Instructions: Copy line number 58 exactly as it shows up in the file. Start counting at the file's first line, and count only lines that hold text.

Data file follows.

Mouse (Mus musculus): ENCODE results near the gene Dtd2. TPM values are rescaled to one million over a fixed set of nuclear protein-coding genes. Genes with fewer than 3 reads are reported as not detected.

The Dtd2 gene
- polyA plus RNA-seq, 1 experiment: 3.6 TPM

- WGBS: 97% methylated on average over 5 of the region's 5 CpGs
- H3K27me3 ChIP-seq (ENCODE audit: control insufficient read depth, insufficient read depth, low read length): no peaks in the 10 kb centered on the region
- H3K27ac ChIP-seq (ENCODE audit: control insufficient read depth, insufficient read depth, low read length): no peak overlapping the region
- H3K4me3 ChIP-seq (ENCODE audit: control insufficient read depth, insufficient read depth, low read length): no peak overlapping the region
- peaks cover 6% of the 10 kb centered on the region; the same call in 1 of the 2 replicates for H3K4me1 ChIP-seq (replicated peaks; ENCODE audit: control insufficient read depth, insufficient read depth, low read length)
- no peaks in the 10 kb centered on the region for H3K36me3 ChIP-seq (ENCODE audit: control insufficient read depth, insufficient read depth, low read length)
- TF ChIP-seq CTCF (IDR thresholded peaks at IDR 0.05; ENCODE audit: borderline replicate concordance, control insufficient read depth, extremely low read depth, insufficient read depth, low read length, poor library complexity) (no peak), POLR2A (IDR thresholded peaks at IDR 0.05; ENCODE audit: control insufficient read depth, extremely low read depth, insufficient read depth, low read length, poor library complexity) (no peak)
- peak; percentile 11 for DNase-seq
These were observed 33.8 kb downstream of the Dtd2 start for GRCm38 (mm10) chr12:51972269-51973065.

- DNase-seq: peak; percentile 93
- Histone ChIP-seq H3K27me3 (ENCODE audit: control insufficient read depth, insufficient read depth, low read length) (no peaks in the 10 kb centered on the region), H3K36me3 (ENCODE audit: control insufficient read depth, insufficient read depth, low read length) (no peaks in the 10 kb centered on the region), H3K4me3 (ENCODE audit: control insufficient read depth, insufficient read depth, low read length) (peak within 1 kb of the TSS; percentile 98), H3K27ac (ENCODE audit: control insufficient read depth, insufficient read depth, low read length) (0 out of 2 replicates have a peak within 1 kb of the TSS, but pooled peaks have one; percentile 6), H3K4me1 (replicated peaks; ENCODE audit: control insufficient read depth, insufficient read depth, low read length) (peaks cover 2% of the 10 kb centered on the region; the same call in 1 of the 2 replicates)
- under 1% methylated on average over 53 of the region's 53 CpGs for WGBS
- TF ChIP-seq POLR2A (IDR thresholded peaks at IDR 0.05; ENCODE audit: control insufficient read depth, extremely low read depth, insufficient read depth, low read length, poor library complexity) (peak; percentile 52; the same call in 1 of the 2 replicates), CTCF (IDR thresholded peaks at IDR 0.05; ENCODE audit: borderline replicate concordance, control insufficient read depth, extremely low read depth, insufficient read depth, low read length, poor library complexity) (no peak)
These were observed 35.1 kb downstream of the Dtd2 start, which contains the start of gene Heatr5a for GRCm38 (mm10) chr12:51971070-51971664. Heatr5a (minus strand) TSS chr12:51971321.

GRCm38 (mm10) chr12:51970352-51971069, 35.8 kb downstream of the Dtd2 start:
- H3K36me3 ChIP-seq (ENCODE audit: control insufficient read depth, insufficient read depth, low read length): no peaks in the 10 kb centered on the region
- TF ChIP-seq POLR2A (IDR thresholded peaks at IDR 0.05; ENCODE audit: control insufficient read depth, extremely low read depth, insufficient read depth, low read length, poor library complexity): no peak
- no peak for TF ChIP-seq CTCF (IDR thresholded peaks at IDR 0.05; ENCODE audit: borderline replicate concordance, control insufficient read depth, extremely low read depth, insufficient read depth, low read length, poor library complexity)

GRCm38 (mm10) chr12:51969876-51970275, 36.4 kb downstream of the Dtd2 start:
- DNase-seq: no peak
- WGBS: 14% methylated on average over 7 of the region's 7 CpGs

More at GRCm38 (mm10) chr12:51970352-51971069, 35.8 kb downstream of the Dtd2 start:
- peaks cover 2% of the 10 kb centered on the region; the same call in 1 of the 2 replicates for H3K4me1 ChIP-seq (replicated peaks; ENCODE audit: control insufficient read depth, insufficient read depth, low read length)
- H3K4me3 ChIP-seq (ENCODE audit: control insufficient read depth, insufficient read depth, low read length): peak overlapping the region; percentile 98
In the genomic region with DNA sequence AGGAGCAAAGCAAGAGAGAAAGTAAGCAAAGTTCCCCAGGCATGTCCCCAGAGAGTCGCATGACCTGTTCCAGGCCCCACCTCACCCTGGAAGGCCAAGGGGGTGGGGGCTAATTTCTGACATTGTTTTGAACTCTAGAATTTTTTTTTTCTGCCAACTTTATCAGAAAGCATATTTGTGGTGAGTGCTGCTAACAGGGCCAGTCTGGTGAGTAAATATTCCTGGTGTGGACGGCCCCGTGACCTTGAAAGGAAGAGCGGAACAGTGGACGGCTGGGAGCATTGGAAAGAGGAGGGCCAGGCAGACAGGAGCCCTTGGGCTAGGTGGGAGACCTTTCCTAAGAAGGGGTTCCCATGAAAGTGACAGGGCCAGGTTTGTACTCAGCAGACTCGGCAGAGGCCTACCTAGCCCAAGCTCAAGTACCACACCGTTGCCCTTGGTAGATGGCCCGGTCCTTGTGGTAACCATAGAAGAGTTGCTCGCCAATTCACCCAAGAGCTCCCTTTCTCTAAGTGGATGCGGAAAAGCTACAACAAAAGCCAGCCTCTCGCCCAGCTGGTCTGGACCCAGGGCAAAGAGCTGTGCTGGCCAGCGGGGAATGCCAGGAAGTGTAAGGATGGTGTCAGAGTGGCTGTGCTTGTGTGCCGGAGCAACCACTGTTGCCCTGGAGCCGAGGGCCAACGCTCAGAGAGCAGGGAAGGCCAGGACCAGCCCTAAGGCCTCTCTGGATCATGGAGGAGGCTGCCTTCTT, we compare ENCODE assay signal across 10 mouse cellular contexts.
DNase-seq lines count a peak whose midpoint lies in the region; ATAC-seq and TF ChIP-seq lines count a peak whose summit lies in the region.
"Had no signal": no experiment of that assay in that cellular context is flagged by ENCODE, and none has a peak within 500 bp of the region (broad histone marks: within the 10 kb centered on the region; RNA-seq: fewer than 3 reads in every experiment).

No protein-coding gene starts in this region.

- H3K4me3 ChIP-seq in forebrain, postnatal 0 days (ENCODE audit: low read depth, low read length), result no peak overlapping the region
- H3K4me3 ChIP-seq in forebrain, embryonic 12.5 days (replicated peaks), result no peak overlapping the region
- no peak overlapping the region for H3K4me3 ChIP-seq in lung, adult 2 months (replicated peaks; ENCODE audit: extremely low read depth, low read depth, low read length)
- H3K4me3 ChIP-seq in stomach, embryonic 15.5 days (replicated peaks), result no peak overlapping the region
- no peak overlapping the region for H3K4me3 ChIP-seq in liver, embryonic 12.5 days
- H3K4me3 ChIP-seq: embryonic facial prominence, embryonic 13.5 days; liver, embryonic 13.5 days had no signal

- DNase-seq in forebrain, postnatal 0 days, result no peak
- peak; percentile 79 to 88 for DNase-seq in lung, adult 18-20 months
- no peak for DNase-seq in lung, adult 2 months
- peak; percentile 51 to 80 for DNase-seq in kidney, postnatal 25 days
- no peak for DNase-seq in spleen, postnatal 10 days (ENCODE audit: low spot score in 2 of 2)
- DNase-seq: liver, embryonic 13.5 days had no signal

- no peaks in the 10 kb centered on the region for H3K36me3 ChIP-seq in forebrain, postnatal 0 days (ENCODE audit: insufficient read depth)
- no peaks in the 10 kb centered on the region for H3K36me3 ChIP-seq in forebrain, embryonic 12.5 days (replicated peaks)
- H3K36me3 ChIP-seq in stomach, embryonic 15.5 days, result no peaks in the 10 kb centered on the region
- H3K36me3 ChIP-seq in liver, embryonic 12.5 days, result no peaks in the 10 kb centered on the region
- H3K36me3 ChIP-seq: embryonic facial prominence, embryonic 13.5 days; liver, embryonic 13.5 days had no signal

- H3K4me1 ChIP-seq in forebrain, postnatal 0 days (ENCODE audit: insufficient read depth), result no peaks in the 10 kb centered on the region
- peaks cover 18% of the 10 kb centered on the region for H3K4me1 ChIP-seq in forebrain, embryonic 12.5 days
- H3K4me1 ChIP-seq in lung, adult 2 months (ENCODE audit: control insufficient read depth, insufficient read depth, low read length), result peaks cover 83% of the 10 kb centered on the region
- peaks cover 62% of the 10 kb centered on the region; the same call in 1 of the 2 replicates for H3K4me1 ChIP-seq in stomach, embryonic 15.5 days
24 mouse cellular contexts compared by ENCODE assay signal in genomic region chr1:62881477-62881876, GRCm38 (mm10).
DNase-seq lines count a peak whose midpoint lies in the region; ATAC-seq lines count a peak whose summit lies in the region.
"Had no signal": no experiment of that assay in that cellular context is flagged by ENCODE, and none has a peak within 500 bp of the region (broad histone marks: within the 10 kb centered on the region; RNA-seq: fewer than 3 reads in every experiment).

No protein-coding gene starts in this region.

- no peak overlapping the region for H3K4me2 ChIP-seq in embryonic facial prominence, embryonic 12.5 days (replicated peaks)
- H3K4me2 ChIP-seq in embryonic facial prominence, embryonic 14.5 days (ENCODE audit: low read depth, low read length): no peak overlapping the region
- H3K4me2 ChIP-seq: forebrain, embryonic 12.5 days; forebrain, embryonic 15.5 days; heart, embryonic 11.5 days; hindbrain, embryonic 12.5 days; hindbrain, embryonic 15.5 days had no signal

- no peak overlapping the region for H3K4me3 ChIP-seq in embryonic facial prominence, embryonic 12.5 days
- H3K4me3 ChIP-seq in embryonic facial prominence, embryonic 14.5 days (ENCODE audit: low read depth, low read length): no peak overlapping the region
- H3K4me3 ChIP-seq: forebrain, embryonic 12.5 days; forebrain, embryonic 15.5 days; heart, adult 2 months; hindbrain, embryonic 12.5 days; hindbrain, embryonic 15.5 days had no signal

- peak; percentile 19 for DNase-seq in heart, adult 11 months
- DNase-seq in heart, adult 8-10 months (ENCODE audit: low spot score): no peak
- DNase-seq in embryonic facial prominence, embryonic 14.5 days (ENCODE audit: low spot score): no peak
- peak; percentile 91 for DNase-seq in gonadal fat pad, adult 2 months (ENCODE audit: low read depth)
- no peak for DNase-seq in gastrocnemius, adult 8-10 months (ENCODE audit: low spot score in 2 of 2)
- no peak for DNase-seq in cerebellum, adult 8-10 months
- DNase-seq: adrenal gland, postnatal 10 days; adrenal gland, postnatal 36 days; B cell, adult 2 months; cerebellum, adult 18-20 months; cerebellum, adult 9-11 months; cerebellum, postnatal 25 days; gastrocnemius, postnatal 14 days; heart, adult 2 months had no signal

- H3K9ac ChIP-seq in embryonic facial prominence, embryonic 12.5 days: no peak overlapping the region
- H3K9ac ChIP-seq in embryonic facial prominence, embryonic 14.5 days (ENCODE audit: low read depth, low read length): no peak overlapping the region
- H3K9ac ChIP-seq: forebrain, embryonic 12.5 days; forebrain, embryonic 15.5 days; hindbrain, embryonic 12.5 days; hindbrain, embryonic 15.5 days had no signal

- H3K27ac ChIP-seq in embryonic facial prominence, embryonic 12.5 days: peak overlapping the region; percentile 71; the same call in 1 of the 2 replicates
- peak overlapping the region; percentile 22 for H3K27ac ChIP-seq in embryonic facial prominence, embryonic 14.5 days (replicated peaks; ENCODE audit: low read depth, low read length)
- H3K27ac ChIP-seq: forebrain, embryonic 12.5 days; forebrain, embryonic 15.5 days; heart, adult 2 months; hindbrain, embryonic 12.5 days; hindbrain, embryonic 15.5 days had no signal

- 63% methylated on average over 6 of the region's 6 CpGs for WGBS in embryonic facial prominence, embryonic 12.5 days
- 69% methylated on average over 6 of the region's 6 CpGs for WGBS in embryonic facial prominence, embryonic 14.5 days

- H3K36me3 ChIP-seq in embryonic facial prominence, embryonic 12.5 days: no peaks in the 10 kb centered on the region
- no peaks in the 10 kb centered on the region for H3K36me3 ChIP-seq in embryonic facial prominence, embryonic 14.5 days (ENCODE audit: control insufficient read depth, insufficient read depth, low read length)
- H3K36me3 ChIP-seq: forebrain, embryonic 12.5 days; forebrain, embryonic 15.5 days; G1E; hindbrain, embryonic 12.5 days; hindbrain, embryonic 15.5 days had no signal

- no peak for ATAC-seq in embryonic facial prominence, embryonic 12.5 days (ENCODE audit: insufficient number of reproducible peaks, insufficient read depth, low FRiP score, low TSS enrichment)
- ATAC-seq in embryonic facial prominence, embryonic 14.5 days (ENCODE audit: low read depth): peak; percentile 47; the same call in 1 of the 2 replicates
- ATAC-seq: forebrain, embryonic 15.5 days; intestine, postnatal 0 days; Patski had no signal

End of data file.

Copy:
- H3K4me2 ChIP-seq in embryonic facial prominence, embryonic 14.5 days (ENCODE audit: low read depth, low read length): no peak overlapping the region